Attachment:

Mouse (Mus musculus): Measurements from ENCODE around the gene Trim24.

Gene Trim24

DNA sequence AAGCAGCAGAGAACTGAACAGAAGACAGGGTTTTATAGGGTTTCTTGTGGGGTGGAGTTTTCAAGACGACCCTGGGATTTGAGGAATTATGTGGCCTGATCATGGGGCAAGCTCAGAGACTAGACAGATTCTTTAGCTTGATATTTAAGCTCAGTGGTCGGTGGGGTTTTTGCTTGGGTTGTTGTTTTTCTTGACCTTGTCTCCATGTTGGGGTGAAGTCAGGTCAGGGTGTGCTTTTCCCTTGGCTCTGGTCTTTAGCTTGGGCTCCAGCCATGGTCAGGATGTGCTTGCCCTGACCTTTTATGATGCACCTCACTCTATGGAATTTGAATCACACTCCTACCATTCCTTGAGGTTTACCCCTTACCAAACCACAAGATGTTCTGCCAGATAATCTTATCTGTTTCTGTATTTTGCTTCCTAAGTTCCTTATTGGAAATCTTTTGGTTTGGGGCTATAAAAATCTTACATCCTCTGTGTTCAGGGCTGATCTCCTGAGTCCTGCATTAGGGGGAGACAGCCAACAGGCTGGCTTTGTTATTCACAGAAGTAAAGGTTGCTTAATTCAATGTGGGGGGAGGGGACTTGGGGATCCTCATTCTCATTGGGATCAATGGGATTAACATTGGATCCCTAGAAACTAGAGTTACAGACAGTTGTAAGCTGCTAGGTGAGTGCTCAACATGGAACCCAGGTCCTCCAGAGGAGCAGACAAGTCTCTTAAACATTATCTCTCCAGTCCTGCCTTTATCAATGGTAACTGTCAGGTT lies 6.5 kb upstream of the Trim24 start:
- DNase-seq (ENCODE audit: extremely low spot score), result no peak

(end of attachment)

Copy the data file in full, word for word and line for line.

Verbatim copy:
Mouse (Mus musculus): Measurements from ENCODE around the gene Trim24.

Gene Trim24

DNA sequence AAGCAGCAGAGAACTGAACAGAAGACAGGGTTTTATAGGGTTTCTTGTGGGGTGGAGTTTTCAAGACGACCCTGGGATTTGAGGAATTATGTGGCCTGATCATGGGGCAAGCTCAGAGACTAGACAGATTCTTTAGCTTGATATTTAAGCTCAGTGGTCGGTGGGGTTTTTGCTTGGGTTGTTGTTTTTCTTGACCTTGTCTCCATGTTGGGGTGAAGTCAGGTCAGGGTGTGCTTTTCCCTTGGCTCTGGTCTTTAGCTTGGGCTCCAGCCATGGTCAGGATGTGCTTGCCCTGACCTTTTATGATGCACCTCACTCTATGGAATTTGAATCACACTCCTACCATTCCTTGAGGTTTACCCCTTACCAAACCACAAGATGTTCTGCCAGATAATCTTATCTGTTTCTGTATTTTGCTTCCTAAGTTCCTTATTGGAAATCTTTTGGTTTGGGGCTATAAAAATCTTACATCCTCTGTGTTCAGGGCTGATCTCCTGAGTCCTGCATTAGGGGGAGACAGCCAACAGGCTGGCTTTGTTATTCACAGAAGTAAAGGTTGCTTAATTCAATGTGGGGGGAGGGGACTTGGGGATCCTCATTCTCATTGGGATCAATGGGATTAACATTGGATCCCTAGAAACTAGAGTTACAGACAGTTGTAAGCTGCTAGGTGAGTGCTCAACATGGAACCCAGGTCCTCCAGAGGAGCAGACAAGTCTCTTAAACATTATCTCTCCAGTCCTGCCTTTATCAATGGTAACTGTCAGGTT lies 6.5 kb upstream of the Trim24 start:
- DNase-seq (ENCODE audit: extremely low spot score), result no peak